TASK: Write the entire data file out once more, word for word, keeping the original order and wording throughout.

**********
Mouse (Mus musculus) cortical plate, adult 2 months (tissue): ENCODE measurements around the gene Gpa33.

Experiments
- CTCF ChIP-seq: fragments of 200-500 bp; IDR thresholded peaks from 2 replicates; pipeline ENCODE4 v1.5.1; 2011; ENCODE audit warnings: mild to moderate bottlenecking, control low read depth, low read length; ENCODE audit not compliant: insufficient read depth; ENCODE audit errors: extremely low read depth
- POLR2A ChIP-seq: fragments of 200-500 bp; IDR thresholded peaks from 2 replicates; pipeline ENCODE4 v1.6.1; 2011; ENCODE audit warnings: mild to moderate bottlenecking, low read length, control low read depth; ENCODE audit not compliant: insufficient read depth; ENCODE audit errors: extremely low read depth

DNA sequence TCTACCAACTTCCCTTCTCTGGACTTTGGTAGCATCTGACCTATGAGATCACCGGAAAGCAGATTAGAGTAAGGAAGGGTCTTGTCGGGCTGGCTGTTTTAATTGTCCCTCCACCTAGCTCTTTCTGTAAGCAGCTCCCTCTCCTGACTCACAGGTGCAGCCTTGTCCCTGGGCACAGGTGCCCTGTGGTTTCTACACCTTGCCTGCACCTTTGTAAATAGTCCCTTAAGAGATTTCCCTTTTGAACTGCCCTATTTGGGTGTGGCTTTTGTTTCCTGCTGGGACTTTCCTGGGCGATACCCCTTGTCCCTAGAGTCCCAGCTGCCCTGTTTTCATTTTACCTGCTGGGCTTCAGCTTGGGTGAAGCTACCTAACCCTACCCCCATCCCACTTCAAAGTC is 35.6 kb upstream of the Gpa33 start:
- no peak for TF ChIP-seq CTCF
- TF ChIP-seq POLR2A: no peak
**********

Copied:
Mouse (Mus musculus) cortical plate, adult 2 months (tissue): ENCODE measurements around the gene Gpa33.

Experiments
- CTCF ChIP-seq: fragments of 200-500 bp; IDR thresholded peaks from 2 replicates; pipeline ENCODE4 v1.5.1; 2011; ENCODE audit warnings: mild to moderate bottlenecking, control low read depth, low read length; ENCODE audit not compliant: insufficient read depth; ENCODE audit errors: extremely low read depth
- POLR2A ChIP-seq: fragments of 200-500 bp; IDR thresholded peaks from 2 replicates; pipeline ENCODE4 v1.6.1; 2011; ENCODE audit warnings: mild to moderate bottlenecking, low read length, control low read depth; ENCODE audit not compliant: insufficient read depth; ENCODE audit errors: extremely low read depth

DNA sequence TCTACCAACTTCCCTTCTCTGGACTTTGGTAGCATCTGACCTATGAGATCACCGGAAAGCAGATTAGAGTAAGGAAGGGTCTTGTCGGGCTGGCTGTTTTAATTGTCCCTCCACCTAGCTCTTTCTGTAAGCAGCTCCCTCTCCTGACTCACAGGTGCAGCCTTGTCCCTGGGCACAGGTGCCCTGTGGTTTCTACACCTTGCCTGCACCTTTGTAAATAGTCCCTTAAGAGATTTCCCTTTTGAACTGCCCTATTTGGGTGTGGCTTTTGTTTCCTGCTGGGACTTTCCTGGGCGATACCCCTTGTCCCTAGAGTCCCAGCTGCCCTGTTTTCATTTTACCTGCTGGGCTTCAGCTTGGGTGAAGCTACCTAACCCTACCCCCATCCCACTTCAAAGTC is 35.6 kb upstream of the Gpa33 start:
- no peak for TF ChIP-seq CTCF
- TF ChIP-seq POLR2A: no peak